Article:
100 Years After Extinction Scientists Are Hoping To Resurrect Giant Galapagos Tortoises

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A species of giant tortoises, believed to have gone extinct more than 100 years ago, are possibly getting a new chance at life. Scientists believe that they may be able to bring back the tortoises that were once unique to the Floreana Island in the Galapagos.

After humans arrived in the Galapagos, the tortoise populations were decimated as a result of hunting and the introduction of foreign species, such as rats, that could prey on the young. It’s believed that there was once about 15 different species alive at the time. However, only about 11 of them still exist now.

Recently, conservation biologists discovered that there are not only living descendants of the once-believed extinct tortoises still in existence but also that there are actually purebred specimens still living today. As a result, they are hoping that they can regrow the population through careful and selective breeding.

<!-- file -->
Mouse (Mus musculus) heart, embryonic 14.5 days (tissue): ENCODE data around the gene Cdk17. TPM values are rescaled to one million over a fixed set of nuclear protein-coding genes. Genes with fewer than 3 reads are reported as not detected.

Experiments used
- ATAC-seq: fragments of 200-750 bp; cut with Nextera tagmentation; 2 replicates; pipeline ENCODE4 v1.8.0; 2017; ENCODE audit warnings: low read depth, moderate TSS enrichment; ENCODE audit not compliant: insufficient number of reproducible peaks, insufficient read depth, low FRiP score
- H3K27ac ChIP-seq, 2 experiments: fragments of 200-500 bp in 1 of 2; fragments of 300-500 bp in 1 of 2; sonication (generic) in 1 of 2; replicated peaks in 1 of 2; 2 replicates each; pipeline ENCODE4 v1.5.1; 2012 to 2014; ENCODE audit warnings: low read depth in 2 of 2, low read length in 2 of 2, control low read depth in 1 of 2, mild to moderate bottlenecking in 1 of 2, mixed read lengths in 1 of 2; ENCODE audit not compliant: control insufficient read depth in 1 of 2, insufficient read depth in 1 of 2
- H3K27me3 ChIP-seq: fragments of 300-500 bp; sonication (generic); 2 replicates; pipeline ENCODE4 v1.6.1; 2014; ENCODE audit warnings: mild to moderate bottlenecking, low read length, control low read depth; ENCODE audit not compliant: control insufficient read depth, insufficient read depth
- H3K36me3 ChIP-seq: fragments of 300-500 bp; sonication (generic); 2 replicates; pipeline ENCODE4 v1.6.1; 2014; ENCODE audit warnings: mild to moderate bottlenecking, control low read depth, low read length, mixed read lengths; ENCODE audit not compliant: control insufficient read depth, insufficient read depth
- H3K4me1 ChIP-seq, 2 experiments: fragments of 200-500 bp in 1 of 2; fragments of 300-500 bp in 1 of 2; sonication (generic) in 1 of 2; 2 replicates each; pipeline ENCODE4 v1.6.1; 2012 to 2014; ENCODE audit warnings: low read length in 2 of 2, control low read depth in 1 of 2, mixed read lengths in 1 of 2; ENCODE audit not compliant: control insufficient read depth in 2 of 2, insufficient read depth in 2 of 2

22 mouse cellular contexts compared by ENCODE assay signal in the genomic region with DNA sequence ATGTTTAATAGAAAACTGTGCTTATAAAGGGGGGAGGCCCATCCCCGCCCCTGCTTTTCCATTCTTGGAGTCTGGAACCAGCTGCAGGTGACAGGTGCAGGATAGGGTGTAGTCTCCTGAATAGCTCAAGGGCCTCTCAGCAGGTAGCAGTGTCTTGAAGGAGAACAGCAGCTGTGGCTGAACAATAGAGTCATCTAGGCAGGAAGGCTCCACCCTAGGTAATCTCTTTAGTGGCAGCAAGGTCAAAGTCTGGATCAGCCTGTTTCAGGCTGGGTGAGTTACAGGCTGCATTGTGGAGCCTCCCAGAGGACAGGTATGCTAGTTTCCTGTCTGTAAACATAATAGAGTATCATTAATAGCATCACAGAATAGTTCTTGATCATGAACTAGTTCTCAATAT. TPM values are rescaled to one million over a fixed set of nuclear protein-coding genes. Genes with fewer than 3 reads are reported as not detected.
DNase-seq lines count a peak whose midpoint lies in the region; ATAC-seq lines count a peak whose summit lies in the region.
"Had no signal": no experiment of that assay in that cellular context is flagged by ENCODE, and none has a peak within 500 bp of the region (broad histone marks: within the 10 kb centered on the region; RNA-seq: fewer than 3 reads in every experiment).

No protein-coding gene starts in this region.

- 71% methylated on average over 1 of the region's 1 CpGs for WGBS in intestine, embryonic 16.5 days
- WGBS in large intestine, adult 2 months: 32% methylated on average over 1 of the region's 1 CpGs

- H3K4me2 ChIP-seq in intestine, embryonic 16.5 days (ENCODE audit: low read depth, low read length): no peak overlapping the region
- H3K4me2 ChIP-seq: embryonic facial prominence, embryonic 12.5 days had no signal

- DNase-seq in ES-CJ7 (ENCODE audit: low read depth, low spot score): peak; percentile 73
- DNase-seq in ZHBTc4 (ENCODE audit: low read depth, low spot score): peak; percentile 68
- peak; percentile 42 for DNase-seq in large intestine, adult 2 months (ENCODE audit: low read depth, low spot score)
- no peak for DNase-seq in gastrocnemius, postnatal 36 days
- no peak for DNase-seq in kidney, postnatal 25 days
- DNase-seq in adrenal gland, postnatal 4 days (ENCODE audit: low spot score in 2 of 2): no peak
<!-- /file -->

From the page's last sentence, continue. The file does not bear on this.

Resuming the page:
New Scientist

23 of the animals have been collected and taken to a breeding center where they will be introduced to 44 other tortoises that were previously collected on a past expedition to the islands. If the breeding program is successful, the researchers hope to reintroduce the tortoises to the island and return them to their once-natural state.

To give you a little more information, these are the same tortoises that were documented by Darwin during his visit to the Galapagos. The are a unique species because they have a saddle-shaped shell, allowing them to raise their necks to reach higher vegetation. It is believed that their populations were almost completely destroyed just years after Darwin’s visit.

This is a very exciting announcement that is made possible only by advancements made in science and technology. Let us know how you feel about the possible reintroduction of the species in the comments section.

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